The Government wants four of the UK's largest internet service providers to make urgent changes to their internet safety strategies, according a letter leaked to the BBC.
The document was sent by a Department for Education representative, and sets out four areas it claims the Prime Minister David Cameron would like Talk Talk, Sky, Virgin Media and BT to address as a matter of urgency.
For example, the letter asks the group to help fund an internet safety awareness campaign, the details of which still need to be hammered out, the letter acknowledges.
"The Prime Minister would like to be able to announce a collective financial commitment from industry to fund this campaign," the letter states.
"I know it will be challenging for you to commit to an unknown campaign, but please can you indicate what sum you will pledge to this work that the PM can announce."
Elsewhere, the letter also requests the ISPs follow Talk Talk's lead by "trialling a browser intercept" that prompts customers to make a decision about the parental controls they employ.
"The Prime Minister wants to announce that by the end of the year, every household with a broadband internet connection will have had to make a decision to opt-out' of installing filters," the letter reads.
"Will the other three ISPs consider making a commitment to adopting this approach, even before it has been trialled?"
Further to this, it also calls on the ISPs to clarify the steps they take to verify the ages and identities of people that try to make changes to their household's internet filters, and adapt the language they use when discussing internet safety.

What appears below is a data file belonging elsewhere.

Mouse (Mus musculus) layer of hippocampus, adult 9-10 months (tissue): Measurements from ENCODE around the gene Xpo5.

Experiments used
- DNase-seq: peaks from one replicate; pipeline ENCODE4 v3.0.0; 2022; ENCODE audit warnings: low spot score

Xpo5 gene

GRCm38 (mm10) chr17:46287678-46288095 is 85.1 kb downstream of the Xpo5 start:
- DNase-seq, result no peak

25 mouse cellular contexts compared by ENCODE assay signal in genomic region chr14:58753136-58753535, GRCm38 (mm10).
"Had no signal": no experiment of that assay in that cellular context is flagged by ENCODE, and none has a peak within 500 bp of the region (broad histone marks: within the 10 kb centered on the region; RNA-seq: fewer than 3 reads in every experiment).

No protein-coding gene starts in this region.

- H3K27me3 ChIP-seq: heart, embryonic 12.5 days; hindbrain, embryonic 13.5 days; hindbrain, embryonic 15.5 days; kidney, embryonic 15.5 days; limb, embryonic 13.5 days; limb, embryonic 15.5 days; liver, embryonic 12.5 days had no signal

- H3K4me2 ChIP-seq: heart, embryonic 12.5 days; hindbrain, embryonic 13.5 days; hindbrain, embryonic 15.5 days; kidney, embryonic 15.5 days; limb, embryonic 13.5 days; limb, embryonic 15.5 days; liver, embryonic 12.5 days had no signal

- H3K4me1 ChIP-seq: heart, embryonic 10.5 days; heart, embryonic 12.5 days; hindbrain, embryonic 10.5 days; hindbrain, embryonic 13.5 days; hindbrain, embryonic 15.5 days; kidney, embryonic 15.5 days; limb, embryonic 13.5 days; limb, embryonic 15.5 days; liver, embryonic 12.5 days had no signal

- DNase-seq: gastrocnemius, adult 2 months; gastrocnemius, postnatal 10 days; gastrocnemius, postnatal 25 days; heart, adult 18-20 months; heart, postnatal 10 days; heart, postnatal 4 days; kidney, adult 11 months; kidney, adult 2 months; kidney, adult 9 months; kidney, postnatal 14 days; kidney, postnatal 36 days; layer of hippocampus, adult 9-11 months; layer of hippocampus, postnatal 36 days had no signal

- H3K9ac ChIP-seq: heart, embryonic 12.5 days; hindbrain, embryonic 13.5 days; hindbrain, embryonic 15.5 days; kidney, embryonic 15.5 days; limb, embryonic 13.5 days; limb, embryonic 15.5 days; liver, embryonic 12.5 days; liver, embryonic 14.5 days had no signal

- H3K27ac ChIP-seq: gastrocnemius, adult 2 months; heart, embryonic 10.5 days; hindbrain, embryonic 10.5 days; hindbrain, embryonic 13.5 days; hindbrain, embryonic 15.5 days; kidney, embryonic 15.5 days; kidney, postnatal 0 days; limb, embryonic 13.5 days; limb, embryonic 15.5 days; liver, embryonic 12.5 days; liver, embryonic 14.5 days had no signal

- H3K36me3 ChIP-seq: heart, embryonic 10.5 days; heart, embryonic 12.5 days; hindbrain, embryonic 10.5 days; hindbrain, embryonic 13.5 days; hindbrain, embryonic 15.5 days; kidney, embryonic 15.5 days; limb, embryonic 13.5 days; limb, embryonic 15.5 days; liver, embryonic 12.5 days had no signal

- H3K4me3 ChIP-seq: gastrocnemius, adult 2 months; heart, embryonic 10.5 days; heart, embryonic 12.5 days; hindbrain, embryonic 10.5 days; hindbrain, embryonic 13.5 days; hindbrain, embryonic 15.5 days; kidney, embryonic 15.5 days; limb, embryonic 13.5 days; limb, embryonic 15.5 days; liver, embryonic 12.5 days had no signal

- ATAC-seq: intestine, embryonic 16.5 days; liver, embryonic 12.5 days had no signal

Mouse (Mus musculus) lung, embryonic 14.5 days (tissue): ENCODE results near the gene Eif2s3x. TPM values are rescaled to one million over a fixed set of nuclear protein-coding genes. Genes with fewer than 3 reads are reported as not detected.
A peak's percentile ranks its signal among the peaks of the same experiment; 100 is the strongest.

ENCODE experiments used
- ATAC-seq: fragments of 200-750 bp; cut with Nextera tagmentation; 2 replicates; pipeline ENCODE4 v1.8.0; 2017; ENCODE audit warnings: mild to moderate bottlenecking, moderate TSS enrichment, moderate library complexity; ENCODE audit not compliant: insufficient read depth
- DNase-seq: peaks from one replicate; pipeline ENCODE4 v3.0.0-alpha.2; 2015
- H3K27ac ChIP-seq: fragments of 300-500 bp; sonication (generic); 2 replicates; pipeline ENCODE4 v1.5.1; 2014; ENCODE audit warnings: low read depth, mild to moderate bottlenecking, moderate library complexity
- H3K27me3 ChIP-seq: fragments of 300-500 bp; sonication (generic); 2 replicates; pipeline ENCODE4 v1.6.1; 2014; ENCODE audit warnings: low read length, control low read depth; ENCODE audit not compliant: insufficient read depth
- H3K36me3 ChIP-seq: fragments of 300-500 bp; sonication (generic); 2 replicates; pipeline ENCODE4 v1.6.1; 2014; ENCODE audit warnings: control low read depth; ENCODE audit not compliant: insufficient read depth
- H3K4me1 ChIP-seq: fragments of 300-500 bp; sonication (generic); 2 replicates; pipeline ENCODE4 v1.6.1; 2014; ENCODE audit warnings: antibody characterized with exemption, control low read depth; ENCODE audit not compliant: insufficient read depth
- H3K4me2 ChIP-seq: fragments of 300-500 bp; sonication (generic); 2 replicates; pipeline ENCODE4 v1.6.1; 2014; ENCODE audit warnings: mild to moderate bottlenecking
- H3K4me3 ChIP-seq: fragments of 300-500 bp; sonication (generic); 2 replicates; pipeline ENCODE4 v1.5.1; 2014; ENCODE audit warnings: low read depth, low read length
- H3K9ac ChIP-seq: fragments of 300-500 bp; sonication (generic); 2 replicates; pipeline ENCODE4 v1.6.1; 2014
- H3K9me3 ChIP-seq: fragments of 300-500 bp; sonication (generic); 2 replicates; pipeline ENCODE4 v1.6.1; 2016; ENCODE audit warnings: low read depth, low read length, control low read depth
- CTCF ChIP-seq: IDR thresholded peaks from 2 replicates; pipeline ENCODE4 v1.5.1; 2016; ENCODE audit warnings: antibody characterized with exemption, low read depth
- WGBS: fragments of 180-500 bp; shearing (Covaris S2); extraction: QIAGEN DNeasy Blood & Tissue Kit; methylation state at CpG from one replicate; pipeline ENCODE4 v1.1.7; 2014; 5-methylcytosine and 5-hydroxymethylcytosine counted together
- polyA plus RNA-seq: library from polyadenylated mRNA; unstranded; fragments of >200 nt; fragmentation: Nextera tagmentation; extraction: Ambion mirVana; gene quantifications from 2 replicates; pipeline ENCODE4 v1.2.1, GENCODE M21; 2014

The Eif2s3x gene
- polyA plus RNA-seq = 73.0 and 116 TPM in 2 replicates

All of the major ISPs gave their backing to an initiative last year called active choice, which lets users choose between enforcing online parental controls.
However, the letter asks the ISPs to consider replacing the words "active choice" with the phrase "default-on", for simplicity purposes.
"Without changing what you will be offering, the Prime Minister would like to be able to refer to your solutions as default-on' as people will have to make a choice not to have the filters [in place]," the letter explains.
"Would you be able to commit to including default-on' or similar language both in the set-up screen and public messaging?"
The letter gives the ISPs until Friday to respond to the requests, and warns them they will receive further missives from the Home Office and the Department for Culture, Media and Sport about how to clampdown on illegal images online.
"We are all aware of the really excellent work that you are doing...but there are a number of specific areas that the prime minister thinks need further immediate action," the letter concludes.
According to the accompanying report on the BBC, the ISP community has taken a dim view of the letter and its content, with one source telling the site he found the requests "staggering."
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